Day 612 of Traveling the World, Seville, Spain. October 16, 2019.

Dr. Seuss wrote a book titled, “Oh, the Places You’ll Go!” We thought about that today as we wandered around stunning Seville in the south of Spain. What gorgeous, remarkable stuff they have! Did you know that it was from Seville that Ferdinand Magellan departed for the first circumnavigation of the earth? Did you know that Christopher Columbus is buried in Seville Cathedral? Did you know that Seville has the only river port in all of Spain? Did you know that Seville is 2,200 years old? The Moors from Northern Africa invaded in the early 8th century, and as with most of southern Spain, their influence, particularly in architecture, is ubiquitous. When you see striped arches, keyhole windows, Arabic letters, and of course, Islamic features such as minarets, you begin to recognize how influential another culture can be.

There are three parts to today’s photos. Part 1 is the Seville Alcazar (in Arabic, al-qasr), meaning “the palace,” which is why there are Alcazars in more than one Spanish city. Part 2 is Seville Cathedral and its bell tower, called the Giralda. Part 3 is various photographs from around the city.

The Alcazar’s current buildings were constructed in the 14 century under Peter of Castile, interestingly called both The Just One and The Cruel One. The former Moorish fortress was destroyed with the exception of some of the outer walls. The style of architecture on the “new” palace is called Mudejar, a mix of Christian and Moorish features. One place above a doorway has “Allah is great” in Arabic, surrounded by Christian crosses. It is really an unusual palace. So, we start with the Alcazar gardens because they are so calm and beautiful, and they relax us by just looking at them and walking through them. You can see courtyards, fountains, palm trees, flowers, arches (even in the tall shrubs!), buildings, and towers. Heading inside, you can see more arches, intricate wall designs, elaborate ceilings (we made a quartet of four of them), balconies, and tile work. The tile work is interesting. The Lisbon earthquake of 1755 caused a lot of damage to the Alcazar, and heaps of tiles were found all over the floors. You can see that the tiles form pictures. The workers didn’t quite know how to work jigsaw puzzles and put everything together again. In the first of the three tile photos, look closely at the deer at the bottom. His antlers match his head and his head mostly matches the tile below, but notice the tile of his back leg. It is, at the least, upside down, and more likely, didn’t belong to him! The middle tile is a grouping of five of the human(ish) tiles. The third is really funny, as you can see that it is a hodgepodge of leftover tiles that don’t fit together and don’t make any sense…the worker just gave up and put any tile anywhere he wished.

Seville Cathedral is a world in itself. It is the third-largest church in the world, but since the other two aren’t cathedrals, it is in fact the world’s largest cathedral. It is immense and it is incredible to behold. Look at the photos and then come back here to read a few stories. The large altarpiece, which looks like brown wood with hundreds of statues, is in fact all wood, but covered with 24 carat gold. It is the most expensive altar in the world. Since many people were illiterate when the cathedral was built, many of these depictions are biblical scenes to help them learn about their faith. Do you see the gigantic, floor-to-ceiling painting of St. Anthony’s vision? It was commissioned in 1656, but in 1874 two bright robbers went in late at night to steal the painting! It is mounted to the wall, so…a formidable task, indeed! When they finally realized it was too large for two men to carry out (!), they thought they would just cut the canvas from the frame. But that, too, was too large and would be too difficult a task as well as too bulky. So what did they do to this priceless painting? They cut out just the figure of St. Anthony and sold it. It was purchased for $50, and the buyer immediately realized what it was. He gave it back to the cathedral, where they restored St. Anthony to his rightful place in the painting. If you look carefully, you can see a dark line over his head and dark lines down either side of him, showing where it was masterfully pieced back together!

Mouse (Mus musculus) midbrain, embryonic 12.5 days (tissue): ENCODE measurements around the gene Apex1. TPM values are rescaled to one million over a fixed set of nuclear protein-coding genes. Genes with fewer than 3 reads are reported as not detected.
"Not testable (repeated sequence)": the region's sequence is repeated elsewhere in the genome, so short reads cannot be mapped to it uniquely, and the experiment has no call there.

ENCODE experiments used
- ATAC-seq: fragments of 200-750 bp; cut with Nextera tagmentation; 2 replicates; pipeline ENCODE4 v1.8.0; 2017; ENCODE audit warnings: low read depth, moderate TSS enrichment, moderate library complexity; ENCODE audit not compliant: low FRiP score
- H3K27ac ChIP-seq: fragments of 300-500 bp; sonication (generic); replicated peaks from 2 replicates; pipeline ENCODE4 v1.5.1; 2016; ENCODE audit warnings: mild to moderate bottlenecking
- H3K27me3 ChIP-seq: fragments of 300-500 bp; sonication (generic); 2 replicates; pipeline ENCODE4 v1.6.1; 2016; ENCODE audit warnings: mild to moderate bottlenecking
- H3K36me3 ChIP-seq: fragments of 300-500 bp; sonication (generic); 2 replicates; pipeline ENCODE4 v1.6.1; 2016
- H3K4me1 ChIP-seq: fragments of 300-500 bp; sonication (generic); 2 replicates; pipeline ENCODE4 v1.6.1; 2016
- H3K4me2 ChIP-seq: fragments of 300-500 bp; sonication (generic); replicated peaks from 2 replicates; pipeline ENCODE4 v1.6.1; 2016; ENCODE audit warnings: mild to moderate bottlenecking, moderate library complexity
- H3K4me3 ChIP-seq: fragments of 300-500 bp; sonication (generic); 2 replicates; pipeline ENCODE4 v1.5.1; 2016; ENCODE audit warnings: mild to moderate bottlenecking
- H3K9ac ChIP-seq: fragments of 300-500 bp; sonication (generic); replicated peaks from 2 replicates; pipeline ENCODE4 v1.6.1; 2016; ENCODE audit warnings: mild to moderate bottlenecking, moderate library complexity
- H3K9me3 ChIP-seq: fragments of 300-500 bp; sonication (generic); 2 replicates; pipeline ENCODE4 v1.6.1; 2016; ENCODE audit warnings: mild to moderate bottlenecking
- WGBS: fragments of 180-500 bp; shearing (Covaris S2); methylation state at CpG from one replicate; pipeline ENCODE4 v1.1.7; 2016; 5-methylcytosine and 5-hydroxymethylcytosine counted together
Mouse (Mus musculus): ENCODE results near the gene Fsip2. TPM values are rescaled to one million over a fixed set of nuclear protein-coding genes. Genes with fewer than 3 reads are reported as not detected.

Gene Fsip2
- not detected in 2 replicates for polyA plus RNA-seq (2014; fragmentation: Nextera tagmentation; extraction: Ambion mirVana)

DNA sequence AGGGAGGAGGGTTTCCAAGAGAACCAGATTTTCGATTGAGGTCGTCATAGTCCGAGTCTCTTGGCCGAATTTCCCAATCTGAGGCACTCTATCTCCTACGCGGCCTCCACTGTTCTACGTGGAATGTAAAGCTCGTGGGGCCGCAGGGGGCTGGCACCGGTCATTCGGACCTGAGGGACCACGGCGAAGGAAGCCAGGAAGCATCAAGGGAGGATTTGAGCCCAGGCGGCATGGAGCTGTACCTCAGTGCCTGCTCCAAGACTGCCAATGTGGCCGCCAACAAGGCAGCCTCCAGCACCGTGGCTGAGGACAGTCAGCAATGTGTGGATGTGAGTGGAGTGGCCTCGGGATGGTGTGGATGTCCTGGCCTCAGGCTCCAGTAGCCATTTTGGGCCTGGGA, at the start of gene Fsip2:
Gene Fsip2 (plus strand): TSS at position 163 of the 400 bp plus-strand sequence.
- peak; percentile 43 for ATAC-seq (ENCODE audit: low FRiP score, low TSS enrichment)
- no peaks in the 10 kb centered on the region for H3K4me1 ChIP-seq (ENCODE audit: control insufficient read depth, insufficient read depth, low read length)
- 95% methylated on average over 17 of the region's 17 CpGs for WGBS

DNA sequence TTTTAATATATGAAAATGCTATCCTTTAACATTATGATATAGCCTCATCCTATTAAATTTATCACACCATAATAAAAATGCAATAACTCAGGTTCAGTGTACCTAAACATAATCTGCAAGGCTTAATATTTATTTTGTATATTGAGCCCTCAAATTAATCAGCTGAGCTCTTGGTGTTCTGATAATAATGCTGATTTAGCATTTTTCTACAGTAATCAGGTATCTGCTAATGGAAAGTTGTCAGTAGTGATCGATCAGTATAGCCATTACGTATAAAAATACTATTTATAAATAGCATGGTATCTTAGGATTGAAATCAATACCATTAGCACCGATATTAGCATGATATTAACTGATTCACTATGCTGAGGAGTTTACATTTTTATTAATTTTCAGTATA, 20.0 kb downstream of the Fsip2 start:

The photo of a statue where you can see three of four of Spain’s rulers is the kings surrounding and guarding the burial place of Christopher Columbus. It was claimed that he had been buried in several places in the Caribbean, but recent DNA tests confirmed that these remains are actually those of Columbus. The third of the cathedral photos is the bell tower, called the Giralda, taken from the Spanish word girar, to turn, as the weather vane atop the tower spins. There are no steps inside to climb, just ramps, as donkeys and horses were used to take people to the top, and ramps are easier than stairs for all creatures! There are a total of 34 ramps. The last two cathedral photos were taken from the lookout at the top, one of the bells and one of the top of the church and surrounding buildings.

Part 3, around town, starts with the most famous barber shop in Seville! It is followed by a store that sells only decorative fans, which we have never seen before. Then come some buildings and street scenes that we liked, including a very severely cut box tree! The last two photos are of a Mexican tapas restaurant where we stopped for a late lunch…highly decorated, isn’t it? The food wasn’t too bad, either. And as for the last photo, we just laughed. A…..corseteria? For your girlfriend? We thought it was very funny.